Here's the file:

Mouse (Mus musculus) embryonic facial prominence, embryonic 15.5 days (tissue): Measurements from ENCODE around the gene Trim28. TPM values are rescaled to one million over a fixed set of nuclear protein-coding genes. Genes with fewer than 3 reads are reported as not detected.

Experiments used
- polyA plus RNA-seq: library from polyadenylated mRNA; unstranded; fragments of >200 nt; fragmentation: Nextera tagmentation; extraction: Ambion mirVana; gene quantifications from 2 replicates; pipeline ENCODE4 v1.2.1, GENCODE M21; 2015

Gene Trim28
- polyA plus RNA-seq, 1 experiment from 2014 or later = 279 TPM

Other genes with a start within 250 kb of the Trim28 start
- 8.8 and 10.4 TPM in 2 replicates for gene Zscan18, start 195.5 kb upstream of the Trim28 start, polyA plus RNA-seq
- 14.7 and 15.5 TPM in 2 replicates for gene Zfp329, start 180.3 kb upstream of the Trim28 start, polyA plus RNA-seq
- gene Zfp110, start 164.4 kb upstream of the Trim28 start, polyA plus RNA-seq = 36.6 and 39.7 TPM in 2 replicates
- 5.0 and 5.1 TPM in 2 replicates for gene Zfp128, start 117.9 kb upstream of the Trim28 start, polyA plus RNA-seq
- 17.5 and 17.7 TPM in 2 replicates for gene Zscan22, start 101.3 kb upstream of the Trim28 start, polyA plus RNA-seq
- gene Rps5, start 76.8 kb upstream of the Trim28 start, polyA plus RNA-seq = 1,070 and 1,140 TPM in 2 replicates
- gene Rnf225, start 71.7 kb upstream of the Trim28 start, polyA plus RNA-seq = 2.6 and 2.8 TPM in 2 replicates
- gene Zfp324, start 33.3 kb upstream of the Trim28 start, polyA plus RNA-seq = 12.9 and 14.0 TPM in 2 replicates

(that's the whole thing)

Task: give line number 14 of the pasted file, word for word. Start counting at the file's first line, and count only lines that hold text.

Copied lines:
- gene Zfp324, start 33.3 kb upstream of the Trim28 start, polyA plus RNA-seq = 12.9 and 14.0 TPM in 2 replicates